Policy changes for hiring club sports coaches left some clubs scrambling for funds last semester—and now the student councils say they’re getting involved.
The four undergraduate student councils are looking into compensating the Club Sports Governing Board for the added costs from last semester’s changes, which included making club sports instructors part-time University employees, giving them the title “coaches” instead of “independent recreational consultants,” and providing them with limited University insurance.
The changes meant that the clubs had to pay into a pool for certain fringe benefits, including health benefits and disability insurance, that the University provides to full-time employees. Since the coaches are only considered part-time, however, they don’t receive the benefits their clubs are paying for.
Club members and leaders have been less than pleased.
Columbia College Student Council President Learned Foote, CC ‘11, said that representatives from equestrian and sailing clubs, as well as members of the CSGB, have voiced their concerns to the council.
“The first move would hopefully be to not shift that cost to students in general, but if that can’t be the case we’re going to look into financing it,” said Brandon Christophe, CC ‘12, vice president of finance for CCSC.
Alexandra Voss, BC ’11 and president of the CSGB, called it a well–intentioned policy that hadn’t been thought through.
“It’s well-intentioned because it reduces paperwork and organizationally it makes more sense to have the coaches that the clubs hire to be coaches instead of consultants,” she said. “It’s better for them because they have some insurance protection. However, it’s not well thought through because the costs on the program are going to be pretty severe.”
Ava Ferenci, BC ’11, vice president of finance for the CSGB and member of the ski club, said that the new policy went into effect two days before the fall semester began, leaving the CSGB with an extra cost of $31,000.
She said that the club sports budget for the 2010-11 school year was around $250,000, a number that had been set since last spring.
“We ended up having a tight budget, which we weren’t expecting,” Ferenci said, adding that CSGB started an action committee last semester to deal with the issue.
The total budget for club sports comes from Funding at Columbia, a body of student government members that decides how to allocate the student life fees that all Columbia students pay. Additionally, the CSGB receives a $40,000 allocation from the Barnard athletics department.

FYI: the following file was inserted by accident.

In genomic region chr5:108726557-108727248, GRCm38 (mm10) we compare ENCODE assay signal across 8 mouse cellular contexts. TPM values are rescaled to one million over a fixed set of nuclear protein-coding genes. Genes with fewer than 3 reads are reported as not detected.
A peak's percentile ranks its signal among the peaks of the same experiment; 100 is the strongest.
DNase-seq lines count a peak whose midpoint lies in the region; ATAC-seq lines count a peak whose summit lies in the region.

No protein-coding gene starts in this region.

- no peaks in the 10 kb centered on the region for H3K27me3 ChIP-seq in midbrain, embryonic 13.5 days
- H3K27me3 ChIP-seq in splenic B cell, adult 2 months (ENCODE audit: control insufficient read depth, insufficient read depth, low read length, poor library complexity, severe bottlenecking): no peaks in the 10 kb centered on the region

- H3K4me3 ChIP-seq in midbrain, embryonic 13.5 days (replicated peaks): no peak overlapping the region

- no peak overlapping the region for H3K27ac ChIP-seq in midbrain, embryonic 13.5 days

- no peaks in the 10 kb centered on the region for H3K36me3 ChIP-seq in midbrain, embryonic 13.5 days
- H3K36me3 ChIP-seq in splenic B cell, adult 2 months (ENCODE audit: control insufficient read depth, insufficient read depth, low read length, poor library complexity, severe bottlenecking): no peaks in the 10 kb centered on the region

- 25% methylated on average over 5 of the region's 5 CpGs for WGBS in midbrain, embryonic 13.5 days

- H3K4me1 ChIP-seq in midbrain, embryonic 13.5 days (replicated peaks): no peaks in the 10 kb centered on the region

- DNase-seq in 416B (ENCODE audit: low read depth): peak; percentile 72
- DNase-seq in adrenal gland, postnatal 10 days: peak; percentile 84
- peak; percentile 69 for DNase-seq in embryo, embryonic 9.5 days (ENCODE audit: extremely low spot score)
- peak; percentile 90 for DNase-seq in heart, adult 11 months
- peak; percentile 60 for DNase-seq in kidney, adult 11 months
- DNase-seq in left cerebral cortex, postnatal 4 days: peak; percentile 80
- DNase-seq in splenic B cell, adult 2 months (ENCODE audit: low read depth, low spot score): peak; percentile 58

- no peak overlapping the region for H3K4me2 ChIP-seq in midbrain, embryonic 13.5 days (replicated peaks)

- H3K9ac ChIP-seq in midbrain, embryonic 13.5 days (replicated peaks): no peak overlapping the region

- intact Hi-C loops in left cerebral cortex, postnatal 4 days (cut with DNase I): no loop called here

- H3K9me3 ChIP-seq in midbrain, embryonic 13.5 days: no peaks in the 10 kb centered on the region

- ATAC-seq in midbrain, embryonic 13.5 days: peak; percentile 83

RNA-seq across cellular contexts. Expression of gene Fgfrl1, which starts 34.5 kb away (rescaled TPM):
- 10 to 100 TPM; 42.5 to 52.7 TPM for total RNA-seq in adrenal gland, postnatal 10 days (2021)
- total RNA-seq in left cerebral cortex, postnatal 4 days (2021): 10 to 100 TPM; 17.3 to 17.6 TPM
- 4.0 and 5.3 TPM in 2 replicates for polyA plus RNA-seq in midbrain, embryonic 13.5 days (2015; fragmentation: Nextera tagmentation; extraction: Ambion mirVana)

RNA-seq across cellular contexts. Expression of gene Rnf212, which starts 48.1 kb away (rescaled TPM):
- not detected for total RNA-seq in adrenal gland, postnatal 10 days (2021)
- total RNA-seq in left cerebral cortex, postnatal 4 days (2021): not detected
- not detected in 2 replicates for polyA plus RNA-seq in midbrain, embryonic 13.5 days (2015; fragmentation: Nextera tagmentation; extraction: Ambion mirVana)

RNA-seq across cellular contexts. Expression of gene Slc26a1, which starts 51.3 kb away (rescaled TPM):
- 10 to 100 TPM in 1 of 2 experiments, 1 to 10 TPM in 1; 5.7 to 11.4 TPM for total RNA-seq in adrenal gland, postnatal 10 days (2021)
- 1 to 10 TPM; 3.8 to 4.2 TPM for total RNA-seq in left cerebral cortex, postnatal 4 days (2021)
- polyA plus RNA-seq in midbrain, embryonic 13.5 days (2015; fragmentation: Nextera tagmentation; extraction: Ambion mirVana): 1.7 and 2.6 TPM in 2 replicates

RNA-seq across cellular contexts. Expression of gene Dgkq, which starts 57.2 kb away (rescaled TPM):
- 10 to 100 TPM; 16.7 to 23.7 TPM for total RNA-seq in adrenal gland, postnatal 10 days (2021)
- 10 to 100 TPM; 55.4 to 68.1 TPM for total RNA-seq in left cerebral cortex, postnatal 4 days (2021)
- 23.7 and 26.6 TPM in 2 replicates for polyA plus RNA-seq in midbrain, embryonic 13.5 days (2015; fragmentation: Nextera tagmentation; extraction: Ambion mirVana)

But CSGB and club members say they have been frustrated by the fact that they do not know where the policy change came from within the administration.
“We were never given a full explanation, nor can I say that the club sports administration was ever given a full explanation as to why this needed to happen,” said former equestrian club co-captain Diana Greenwald, CC ’11.
Brian Jines, the director of intramurals and club sports, deferred comment to an athletics department spokesperson, who didn’t respond to request for comment.
The University’s 40 club sports teams include archery, rugby, cycling, racquetball, and water polo. The clubs that have been hit hardest are the equestrian and sailing teams, which incurred $7,500 and $9,800 in new costs, respectively.
The equestrian club receives one of the highest allocations of any club sport, but Greenwald said that most of that goes to pay the salary of their coach, Penny Kinnally. Greenwald expressed anger at the fact that students’ money from dues and fundraising are being redirected toward paying the fringe costs.
“We finally were going to break even this year with our increased allocation. We ran the numbers, it looked really good, and then they slapped this on us,” she said.
In addition, Greenwald said the extra insurance costs were redundant, since Kinnally is a private contractor who already had insurance tailored to the risks associated with being a riding instructor.
“We’re double-covered, and the Columbia policy is inferior to Penny’s existing policy, so it’s both frivolous and not conceived for an equestrian sport,” Greenwald said.
Ferenci said her own club, skiing, has been forced to make budget cuts despite an increase in membership.
“It’s really hard on these clubs. They’re making it by this semester and they’ll make it by this year, but it’s not sustainable for them to pay this much,” she said.